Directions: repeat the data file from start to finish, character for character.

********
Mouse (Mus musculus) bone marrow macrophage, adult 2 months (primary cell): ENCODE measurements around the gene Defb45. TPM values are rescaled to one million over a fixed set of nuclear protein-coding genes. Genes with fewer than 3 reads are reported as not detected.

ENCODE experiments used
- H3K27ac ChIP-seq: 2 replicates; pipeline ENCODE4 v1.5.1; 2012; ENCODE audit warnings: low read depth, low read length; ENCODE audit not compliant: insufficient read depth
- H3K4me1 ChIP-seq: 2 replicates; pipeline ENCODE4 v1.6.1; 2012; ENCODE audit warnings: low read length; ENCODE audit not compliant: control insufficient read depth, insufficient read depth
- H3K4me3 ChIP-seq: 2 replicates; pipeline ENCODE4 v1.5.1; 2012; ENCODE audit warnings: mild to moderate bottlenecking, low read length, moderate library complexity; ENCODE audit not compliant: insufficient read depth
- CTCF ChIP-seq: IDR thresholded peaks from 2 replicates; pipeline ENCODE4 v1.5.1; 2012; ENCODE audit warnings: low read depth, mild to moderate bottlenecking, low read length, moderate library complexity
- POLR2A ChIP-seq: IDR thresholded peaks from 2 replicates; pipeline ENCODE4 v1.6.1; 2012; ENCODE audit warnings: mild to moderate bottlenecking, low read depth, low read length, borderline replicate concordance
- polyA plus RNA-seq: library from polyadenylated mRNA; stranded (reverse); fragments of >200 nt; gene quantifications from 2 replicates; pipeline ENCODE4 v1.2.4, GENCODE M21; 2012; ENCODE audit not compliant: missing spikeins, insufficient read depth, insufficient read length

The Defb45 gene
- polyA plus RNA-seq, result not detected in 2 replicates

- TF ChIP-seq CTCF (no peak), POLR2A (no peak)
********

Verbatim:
Mouse (Mus musculus) bone marrow macrophage, adult 2 months (primary cell): ENCODE measurements around the gene Defb45. TPM values are rescaled to one million over a fixed set of nuclear protein-coding genes. Genes with fewer than 3 reads are reported as not detected.

ENCODE experiments used
- H3K27ac ChIP-seq: 2 replicates; pipeline ENCODE4 v1.5.1; 2012; ENCODE audit warnings: low read depth, low read length; ENCODE audit not compliant: insufficient read depth
- H3K4me1 ChIP-seq: 2 replicates; pipeline ENCODE4 v1.6.1; 2012; ENCODE audit warnings: low read length; ENCODE audit not compliant: control insufficient read depth, insufficient read depth
- H3K4me3 ChIP-seq: 2 replicates; pipeline ENCODE4 v1.5.1; 2012; ENCODE audit warnings: mild to moderate bottlenecking, low read length, moderate library complexity; ENCODE audit not compliant: insufficient read depth
- CTCF ChIP-seq: IDR thresholded peaks from 2 replicates; pipeline ENCODE4 v1.5.1; 2012; ENCODE audit warnings: low read depth, mild to moderate bottlenecking, low read length, moderate library complexity
- POLR2A ChIP-seq: IDR thresholded peaks from 2 replicates; pipeline ENCODE4 v1.6.1; 2012; ENCODE audit warnings: mild to moderate bottlenecking, low read depth, low read length, borderline replicate concordance
- polyA plus RNA-seq: library from polyadenylated mRNA; stranded (reverse); fragments of >200 nt; gene quantifications from 2 replicates; pipeline ENCODE4 v1.2.4, GENCODE M21; 2012; ENCODE audit not compliant: missing spikeins, insufficient read depth, insufficient read length

The Defb45 gene
- polyA plus RNA-seq, result not detected in 2 replicates

- TF ChIP-seq CTCF (no peak), POLR2A (no peak)